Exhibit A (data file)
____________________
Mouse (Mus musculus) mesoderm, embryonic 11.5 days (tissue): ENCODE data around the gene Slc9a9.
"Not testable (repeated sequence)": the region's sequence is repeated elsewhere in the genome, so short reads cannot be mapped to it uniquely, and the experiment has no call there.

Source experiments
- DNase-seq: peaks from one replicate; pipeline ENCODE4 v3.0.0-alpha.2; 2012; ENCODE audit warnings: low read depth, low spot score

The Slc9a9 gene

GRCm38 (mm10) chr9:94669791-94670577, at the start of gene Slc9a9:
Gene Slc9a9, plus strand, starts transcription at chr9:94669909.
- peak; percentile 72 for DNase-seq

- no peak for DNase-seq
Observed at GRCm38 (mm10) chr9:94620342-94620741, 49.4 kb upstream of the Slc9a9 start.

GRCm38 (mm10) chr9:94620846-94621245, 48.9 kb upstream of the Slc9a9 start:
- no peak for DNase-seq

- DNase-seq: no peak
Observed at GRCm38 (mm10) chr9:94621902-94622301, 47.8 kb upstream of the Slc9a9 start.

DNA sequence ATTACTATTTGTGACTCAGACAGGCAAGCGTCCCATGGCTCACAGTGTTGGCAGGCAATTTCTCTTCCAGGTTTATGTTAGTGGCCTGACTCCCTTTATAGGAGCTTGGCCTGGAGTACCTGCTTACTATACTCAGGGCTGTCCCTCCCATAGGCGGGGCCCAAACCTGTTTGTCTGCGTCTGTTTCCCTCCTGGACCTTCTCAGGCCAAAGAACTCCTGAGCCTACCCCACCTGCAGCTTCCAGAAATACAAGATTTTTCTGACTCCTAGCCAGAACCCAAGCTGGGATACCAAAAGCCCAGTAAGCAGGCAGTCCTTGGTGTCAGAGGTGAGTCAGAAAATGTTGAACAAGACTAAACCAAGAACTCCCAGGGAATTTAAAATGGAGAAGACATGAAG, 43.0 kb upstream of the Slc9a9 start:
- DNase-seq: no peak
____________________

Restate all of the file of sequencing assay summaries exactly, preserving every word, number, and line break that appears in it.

Mouse (Mus musculus) mesoderm, embryonic 11.5 days (tissue): ENCODE data around the gene Slc9a9.
"Not testable (repeated sequence)": the region's sequence is repeated elsewhere in the genome, so short reads cannot be mapped to it uniquely, and the experiment has no call there.

Source experiments
- DNase-seq: peaks from one replicate; pipeline ENCODE4 v3.0.0-alpha.2; 2012; ENCODE audit warnings: low read depth, low spot score

The Slc9a9 gene

GRCm38 (mm10) chr9:94669791-94670577, at the start of gene Slc9a9:
Gene Slc9a9, plus strand, starts transcription at chr9:94669909.
- peak; percentile 72 for DNase-seq

- no peak for DNase-seq
Observed at GRCm38 (mm10) chr9:94620342-94620741, 49.4 kb upstream of the Slc9a9 start.

GRCm38 (mm10) chr9:94620846-94621245, 48.9 kb upstream of the Slc9a9 start:
- no peak for DNase-seq

- DNase-seq: no peak
Observed at GRCm38 (mm10) chr9:94621902-94622301, 47.8 kb upstream of the Slc9a9 start.

DNA sequence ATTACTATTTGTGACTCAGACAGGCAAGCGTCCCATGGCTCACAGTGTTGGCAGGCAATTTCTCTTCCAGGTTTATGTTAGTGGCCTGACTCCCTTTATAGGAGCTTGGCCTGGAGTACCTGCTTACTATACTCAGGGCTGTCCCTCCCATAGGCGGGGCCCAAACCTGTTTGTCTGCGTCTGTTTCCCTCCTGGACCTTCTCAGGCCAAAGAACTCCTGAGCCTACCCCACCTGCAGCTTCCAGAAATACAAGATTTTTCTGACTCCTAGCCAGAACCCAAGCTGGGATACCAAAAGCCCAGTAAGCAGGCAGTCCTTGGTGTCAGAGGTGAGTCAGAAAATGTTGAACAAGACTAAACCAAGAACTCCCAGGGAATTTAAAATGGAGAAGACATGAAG, 43.0 kb upstream of the Slc9a9 start:
- DNase-seq: no peak